Howard Schultz, Chairman of Starbucks at the grand opening of the Starbucks Reserve Roastry in Shanghai, China on December 5, 2017.
Justin Solomon | CNBC
Starbucks-led Howard Schultz’s first day began with an announcement that the coffee chain was suspending stock buybacks to reinvest in operations.
Shares of the company in premarket trading reportedly fell nearly 3%.
The decision comes as Starbucks faces a union push from its barristers. To date, nine of its locations have voted in favor of the union, including a cafe in its hometown of Seattle and its reserve roster flagship in New York City. More than 180 company-owned locations have filed a petition for a union election, although it is still a small fraction of the overall U.S. footprint of nearly 9,000 Starbucks stores.
In a letter to staff, Schultz said his first job was to spend time with staff. Another task he deems necessary is to suspend the company’s share repurchase activities.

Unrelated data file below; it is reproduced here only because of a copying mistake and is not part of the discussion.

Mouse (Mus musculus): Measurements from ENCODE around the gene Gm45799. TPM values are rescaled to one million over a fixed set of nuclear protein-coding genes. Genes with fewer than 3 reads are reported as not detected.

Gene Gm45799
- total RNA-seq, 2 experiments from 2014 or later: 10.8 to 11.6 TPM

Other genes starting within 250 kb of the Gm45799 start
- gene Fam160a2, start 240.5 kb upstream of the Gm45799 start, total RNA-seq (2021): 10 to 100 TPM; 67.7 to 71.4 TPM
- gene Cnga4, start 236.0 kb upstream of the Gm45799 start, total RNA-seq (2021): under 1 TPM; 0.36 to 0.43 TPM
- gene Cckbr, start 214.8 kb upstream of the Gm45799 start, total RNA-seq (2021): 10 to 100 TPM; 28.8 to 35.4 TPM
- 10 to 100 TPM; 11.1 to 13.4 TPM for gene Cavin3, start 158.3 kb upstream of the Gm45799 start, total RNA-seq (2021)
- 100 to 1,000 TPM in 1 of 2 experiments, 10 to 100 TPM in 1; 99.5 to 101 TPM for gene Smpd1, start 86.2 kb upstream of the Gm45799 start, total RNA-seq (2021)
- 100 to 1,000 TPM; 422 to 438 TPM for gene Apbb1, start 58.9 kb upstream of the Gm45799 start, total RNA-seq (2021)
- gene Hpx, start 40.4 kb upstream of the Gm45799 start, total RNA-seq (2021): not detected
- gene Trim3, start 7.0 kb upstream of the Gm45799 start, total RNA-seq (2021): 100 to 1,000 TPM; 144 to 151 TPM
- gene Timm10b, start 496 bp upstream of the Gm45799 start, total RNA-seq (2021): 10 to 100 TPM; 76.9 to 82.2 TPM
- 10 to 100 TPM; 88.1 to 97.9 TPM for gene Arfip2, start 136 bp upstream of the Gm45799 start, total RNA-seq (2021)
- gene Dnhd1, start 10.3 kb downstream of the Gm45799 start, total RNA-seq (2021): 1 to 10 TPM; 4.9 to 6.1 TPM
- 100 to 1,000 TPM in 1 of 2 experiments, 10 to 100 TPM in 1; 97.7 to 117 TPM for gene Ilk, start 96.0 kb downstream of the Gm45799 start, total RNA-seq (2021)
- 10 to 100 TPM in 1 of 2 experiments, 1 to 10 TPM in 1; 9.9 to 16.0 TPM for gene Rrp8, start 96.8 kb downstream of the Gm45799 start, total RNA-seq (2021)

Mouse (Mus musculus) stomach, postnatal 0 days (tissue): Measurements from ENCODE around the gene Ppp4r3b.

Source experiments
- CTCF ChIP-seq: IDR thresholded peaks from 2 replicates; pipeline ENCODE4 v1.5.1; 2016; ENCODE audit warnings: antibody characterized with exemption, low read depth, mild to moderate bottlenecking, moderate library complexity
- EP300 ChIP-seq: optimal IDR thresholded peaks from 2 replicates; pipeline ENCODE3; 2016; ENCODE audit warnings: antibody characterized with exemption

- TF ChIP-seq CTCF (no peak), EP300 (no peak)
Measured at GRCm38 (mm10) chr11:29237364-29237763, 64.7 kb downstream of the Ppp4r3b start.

“This decision will allow us to invest more profits in our people and in our stores – the only way to create long-term value for all stakeholders,” he wrote.
In October, under former CEO Kevin Johnson, Starbucks pledged to spend $ 20 billion on buybacks and dividends over the next three years. It ended its fiscal year 2021 without repurchasing any of its shares in 2021 due to sales pressures due to the epidemic.
Schultz is only expected to serve as interim CEO until the fall so that the company’s board can continue its search for the next long-term chief executive of Starbucks.
Schultz’s decision comes as President Joe Biden and some Democratic leaders push for a tougher line against the buyback. The White House’s recently released budget plan calls for executives to be barred from selling their shares for years after a corporate buyback.